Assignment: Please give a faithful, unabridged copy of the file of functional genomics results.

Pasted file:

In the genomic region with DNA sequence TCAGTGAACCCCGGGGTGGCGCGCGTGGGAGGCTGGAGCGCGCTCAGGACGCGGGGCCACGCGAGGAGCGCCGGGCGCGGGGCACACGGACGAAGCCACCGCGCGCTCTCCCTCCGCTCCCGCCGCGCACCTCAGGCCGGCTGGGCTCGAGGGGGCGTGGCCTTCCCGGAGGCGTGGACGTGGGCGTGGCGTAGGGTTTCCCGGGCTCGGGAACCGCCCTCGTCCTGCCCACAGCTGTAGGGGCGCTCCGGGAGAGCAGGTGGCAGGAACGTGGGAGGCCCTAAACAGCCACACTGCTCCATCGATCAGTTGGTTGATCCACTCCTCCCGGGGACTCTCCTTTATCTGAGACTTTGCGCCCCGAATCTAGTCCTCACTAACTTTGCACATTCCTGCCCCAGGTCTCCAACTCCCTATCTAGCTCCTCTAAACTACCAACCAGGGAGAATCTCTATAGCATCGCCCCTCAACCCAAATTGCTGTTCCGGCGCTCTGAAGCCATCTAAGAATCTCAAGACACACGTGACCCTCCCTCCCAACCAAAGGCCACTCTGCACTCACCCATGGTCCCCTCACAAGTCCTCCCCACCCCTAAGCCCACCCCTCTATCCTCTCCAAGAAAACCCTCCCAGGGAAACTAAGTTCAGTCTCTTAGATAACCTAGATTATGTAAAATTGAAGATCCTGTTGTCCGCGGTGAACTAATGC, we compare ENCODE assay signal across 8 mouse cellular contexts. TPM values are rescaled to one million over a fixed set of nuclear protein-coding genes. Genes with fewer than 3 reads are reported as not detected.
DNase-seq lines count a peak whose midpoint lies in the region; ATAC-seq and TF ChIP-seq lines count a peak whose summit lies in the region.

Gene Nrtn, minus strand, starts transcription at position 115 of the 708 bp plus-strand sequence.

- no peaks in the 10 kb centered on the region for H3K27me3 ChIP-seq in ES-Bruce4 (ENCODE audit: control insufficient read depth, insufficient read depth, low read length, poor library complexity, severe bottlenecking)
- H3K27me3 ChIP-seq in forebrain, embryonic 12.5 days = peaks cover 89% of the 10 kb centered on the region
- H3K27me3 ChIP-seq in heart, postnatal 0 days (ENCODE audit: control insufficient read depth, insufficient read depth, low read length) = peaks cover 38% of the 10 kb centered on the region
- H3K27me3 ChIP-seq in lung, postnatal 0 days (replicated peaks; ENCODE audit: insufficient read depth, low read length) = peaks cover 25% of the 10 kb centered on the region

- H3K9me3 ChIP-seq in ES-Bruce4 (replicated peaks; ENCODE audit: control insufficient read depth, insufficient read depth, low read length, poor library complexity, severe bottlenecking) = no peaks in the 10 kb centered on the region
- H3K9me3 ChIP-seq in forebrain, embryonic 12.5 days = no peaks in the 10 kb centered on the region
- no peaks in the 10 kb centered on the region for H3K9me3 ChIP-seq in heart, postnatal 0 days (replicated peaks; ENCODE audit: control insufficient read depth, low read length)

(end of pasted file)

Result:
In the genomic region with DNA sequence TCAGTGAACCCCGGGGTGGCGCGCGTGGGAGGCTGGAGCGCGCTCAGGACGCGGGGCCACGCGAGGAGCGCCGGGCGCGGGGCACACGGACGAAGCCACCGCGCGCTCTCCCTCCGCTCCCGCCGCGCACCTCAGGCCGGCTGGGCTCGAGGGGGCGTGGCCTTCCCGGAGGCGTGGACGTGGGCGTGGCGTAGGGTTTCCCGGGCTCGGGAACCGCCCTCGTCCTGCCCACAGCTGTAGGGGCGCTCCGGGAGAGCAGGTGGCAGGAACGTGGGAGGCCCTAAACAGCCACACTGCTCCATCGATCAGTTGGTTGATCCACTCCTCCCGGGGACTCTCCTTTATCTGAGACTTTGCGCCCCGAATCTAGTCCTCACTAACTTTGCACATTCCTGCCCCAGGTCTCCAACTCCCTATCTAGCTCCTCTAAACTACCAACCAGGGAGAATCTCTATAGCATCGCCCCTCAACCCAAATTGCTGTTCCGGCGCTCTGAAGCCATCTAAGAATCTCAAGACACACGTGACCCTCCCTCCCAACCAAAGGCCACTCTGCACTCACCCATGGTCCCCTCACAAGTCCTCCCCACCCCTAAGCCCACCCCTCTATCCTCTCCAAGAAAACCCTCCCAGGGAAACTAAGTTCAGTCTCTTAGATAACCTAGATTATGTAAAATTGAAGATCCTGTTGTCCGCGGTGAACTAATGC, we compare ENCODE assay signal across 8 mouse cellular contexts. TPM values are rescaled to one million over a fixed set of nuclear protein-coding genes. Genes with fewer than 3 reads are reported as not detected.
DNase-seq lines count a peak whose midpoint lies in the region; ATAC-seq and TF ChIP-seq lines count a peak whose summit lies in the region.

Gene Nrtn, minus strand, starts transcription at position 115 of the 708 bp plus-strand sequence.

- no peaks in the 10 kb centered on the region for H3K27me3 ChIP-seq in ES-Bruce4 (ENCODE audit: control insufficient read depth, insufficient read depth, low read length, poor library complexity, severe bottlenecking)
- H3K27me3 ChIP-seq in forebrain, embryonic 12.5 days = peaks cover 89% of the 10 kb centered on the region
- H3K27me3 ChIP-seq in heart, postnatal 0 days (ENCODE audit: control insufficient read depth, insufficient read depth, low read length) = peaks cover 38% of the 10 kb centered on the region
- H3K27me3 ChIP-seq in lung, postnatal 0 days (replicated peaks; ENCODE audit: insufficient read depth, low read length) = peaks cover 25% of the 10 kb centered on the region

- H3K9me3 ChIP-seq in ES-Bruce4 (replicated peaks; ENCODE audit: control insufficient read depth, insufficient read depth, low read length, poor library complexity, severe bottlenecking) = no peaks in the 10 kb centered on the region
- H3K9me3 ChIP-seq in forebrain, embryonic 12.5 days = no peaks in the 10 kb centered on the region
- no peaks in the 10 kb centered on the region for H3K9me3 ChIP-seq in heart, postnatal 0 days (replicated peaks; ENCODE audit: control insufficient read depth, low read length)